Cartoonist Kishore describes his ordeal to The Daily Star hours after getting out on bail
“If you come close to me you will smell the pus.”
This was the first statement by Ahmed Kabir Kishore to this correspondent. He was released from Kashimpur Central Jail-2, on bail, around 12:20pm — mere hours back. The cartoonist had spent 10 months in prison for the crime of drawing cartoons, prosecuted under the Digital Security Act.
Kishore turned his head to show an oozing ear canal, before rolling up his jeans to show numerous scars on his leg. The scar tissue shone mottled, scaly and white against his wiry dark legs. The 10 months in prison has rendered him absolutely skeletal, his glassy eyes sunk deep.
“The jailer took photos of my legs, the day before yesterday. The inspector general of prisons also met me and told me, ‘You will get out in two days, please get your ear treated outside’,” narrated Kishore.
“I had asked the prison doctor on many occasions to take me outside for medical treatment, but I was told that detainees cannot be taken out at the moment,” he said. “I was prescribed antibiotics and painkillers but that did not work.”
But how did he come by the ear and leg injuries? For that, Kishore takes us back to May 2, 2020.
“I was picked up on May 2. It was an hour before iftar. I was taking a nap when I was woken up by loud knocking. When I opened the door, around 17 men in plain clothes barged in. Four of them had small arms on them,” said Kishore.
Point to be noted here — the first information report filed by Rab-3 claims that Kishore was picked up from his Kakrail home around 2:30am on May 5, which is a direct contradiction of Kishore’s statement.
The FIR states that Kishore was arrested by Rab-3 in the early hours of May 5, and produced in court on May 6, which is in line with detention laws that only allow for 24 hours of detention before it is mandatory to produce an arrestee in front of a magistrate. However, Kishore’s claim alleges a period of arbitrary detention of at least 60 hours before his “official” time of arrest.
When asked about this time discrepancy, Rapid Action Battalion’s media and legal wing director Lt Col Ashiq Billah said there was no violation. “He was produced in court during the time period specified by law. An aggrieved person can say anything he wants to.”
Furthermore, Kishore alleged that it could not be ascertained whether the people who picked him up belonged to any law enforcement agency because they were in plain clothes.
“When I asked them for their identities, they just scolded me for making them wait. One person said his name is Jashim,” said Kishore. “They ordered me to change out of my lungi and wear pants, and put on a clean shirt. When I asked why I would do that, Jashim replied, ‘Just do what I tell you to do’.”
Kishore’s lawyer Barrister Jyotirmoy Barua stated that law enforcement had no legal right to enter Kishore’s house without a warrant or without showing their identification. “If they wanted to arrest him under section 54, certain strict conditions have to be met pertaining to his detention, which were not followed.”
“We were in the room which had all my art supplies and computer hardware. Jashim was smoking a cigarette and he put it out on the floor. I asked him not to do that, and bent down to pick up the stub from the floor, when I saw a man take out a bag of red pills and a gun and try to plant it on my stack of books,” described Kishore.
“That is when I started yelling. I held the hand of the person. He shook me off. I told him that you cannot do this to me and I asked them if they had a warrant,” said Kishore. “Seeing that I was yelling, Jashim signalled the men to back off. He asked me to get out too, but I refused because I was afraid they would plant more things.”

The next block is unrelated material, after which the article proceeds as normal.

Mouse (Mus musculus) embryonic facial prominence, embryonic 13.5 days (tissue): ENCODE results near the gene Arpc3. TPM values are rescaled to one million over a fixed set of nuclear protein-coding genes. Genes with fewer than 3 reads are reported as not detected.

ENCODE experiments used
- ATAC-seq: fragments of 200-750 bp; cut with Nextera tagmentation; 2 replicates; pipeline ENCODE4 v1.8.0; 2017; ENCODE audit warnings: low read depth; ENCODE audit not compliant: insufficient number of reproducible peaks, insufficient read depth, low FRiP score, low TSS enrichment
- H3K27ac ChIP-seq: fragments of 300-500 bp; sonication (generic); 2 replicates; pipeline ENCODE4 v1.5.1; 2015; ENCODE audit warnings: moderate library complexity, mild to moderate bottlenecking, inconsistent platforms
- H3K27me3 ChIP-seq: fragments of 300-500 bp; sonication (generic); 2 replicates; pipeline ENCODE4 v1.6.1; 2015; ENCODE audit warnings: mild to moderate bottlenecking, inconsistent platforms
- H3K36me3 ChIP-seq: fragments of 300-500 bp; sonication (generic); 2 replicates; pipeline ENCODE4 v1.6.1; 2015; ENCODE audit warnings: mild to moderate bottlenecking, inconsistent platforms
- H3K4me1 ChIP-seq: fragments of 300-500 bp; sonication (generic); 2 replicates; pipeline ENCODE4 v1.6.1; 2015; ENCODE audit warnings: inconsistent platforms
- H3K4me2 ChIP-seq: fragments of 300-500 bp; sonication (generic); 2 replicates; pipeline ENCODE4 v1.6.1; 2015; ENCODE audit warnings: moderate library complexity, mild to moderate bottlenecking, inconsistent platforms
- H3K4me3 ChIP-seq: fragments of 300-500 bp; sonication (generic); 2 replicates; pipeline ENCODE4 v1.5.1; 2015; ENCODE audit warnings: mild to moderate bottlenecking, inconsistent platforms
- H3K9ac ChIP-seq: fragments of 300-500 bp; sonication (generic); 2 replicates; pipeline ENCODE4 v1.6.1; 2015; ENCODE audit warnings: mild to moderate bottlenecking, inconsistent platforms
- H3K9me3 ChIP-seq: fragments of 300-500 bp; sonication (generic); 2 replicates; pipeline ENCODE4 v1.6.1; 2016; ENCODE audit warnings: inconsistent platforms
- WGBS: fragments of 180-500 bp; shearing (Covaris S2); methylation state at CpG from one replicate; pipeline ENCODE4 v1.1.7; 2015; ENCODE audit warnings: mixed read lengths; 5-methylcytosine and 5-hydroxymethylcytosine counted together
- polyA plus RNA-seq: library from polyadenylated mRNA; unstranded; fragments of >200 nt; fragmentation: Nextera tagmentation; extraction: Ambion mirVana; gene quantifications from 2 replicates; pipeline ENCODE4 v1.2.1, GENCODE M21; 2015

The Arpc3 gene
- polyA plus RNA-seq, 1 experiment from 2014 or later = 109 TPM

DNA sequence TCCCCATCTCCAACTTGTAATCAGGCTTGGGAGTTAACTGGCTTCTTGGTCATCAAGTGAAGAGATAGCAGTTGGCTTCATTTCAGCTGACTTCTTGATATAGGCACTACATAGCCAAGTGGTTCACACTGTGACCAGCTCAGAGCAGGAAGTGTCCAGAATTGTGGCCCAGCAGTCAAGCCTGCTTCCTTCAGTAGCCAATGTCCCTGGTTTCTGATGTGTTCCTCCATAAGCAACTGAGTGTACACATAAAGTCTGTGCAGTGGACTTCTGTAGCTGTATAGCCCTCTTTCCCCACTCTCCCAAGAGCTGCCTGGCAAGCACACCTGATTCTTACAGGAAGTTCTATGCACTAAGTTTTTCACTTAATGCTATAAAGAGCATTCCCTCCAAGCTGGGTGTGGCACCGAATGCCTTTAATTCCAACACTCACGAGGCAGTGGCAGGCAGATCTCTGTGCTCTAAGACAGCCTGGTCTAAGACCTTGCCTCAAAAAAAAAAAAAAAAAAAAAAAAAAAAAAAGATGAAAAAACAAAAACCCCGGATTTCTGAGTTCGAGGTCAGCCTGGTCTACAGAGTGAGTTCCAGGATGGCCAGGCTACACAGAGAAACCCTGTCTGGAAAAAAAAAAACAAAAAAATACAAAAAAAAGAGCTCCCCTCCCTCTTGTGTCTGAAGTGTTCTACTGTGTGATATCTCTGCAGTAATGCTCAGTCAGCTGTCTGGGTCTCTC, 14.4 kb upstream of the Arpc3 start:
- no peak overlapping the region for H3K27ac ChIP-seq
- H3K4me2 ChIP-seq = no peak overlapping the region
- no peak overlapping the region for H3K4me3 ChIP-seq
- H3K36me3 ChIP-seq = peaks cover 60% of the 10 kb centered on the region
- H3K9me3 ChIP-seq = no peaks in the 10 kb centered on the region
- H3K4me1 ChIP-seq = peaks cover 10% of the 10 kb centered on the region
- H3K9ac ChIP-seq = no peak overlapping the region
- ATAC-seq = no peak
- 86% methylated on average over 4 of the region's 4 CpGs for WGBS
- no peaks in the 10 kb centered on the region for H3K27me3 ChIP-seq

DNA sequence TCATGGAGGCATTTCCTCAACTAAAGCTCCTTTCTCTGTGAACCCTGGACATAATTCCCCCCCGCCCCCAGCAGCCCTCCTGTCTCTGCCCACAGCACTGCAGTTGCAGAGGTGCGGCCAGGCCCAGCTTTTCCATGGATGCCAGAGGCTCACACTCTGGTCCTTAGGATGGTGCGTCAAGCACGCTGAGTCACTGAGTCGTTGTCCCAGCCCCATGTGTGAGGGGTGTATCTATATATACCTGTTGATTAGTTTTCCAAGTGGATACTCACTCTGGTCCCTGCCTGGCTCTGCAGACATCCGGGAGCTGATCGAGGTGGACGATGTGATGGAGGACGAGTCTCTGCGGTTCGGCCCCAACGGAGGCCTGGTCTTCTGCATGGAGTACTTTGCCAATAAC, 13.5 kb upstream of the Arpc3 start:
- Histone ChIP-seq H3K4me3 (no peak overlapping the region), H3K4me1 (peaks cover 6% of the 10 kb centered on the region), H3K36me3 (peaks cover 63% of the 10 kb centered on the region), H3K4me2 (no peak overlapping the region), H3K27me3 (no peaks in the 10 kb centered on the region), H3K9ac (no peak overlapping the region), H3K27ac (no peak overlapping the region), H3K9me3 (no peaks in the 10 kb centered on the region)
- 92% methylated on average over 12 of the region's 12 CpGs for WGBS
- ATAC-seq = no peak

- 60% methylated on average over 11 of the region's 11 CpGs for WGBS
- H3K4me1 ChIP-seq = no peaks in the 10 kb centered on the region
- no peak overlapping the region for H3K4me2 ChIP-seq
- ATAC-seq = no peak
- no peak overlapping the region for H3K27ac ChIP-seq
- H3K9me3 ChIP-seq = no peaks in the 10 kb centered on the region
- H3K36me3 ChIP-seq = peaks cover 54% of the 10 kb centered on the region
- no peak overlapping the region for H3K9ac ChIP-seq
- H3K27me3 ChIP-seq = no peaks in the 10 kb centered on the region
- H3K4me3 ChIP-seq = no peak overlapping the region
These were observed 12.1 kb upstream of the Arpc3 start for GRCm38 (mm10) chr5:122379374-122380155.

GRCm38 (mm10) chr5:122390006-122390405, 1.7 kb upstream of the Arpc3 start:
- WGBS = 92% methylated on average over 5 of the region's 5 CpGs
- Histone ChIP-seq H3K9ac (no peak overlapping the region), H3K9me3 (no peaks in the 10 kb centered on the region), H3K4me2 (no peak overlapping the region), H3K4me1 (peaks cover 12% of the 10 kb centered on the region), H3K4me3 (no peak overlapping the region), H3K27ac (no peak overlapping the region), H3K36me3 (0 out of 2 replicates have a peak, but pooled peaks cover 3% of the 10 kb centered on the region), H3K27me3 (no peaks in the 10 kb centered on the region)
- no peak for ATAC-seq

That is when they hauled him out. He saw that his entire house was turned upside down. “When I asked the reason, they just said, ‘I will tell you the reason when we get into the car’,” narrated Kishore.
“When I came outside, I saw that they brought two strangers and made them sign a made-up seizure list. That is when they put a monkey cap over my head that completely covered my face up to my neck,” said Kishore. “I was cuffed before being taken into the car, on the staircase.”
Right before his head was shrouded in the monkey cap, Kishore noticed a line of six vehicles in front of his home. “The car right in front of me was a grey V6. There were two of these. There was a car with a licence plate that said ‘Dhaka-Metro Sho-1812’ or something like that. There was a Nissan Patrol. All the vehicles had tinted windows,” described Kishore.
“My face was covered before I was put into a car so I don’t know which vehicle I was in, but it was probably the grey V6,” he said.
He did not know who was taking him, and where he was being taken, and every time he asked, they kept saying that they will let him know everything if he cooperates. “If you help us, I will help you,” was what they told him, Kishore said.
“Once inside the car they turned on music and yanked the volume to the maximum. They were playing some very loud Hindi music followed by SD Rubel’s music. It seemed like they were playing music so that if I scream, nobody can hear me,” said Kishore.
He said the journey took around 40 minutes.
“I counted the minutes meticulously. They did not beat me inside the car, but when I kept asking why I was arrested, they just said ‘Don’t talk so much’,” he added.
In between, the car stopped at a place and the men stood on the road and ate iftar. “I realised I could lift up the cap using the two index fingers of my handcuffed hands, and when the car stopped, I lifted only enough to be able to see through the rim,” said Kishore.
He said the place where they stopped had a mechanical roadblock. As the men ate, Kishore took a few minutes to gauge his captors.
“There was a house and a person got out of the house and went into a car — I did not see his face but I saw his shoes. He was wearing moccasins. There was a person sitting in the seat in front of me. In his hand he had a cell phone and I caught a glimpse of the screen — there was a map of some sort and a black text box with numbers. He kept moving the numbers around his screen with his fingers,” said Kishore.
After iftar, the car resumed its journey again. “When the car stopped, I was told to get out. I tripped and stumbled and fell down, and it was then that they shoved and dragged me. I was dragged into a room, still blindfolded,” narrated Kishore.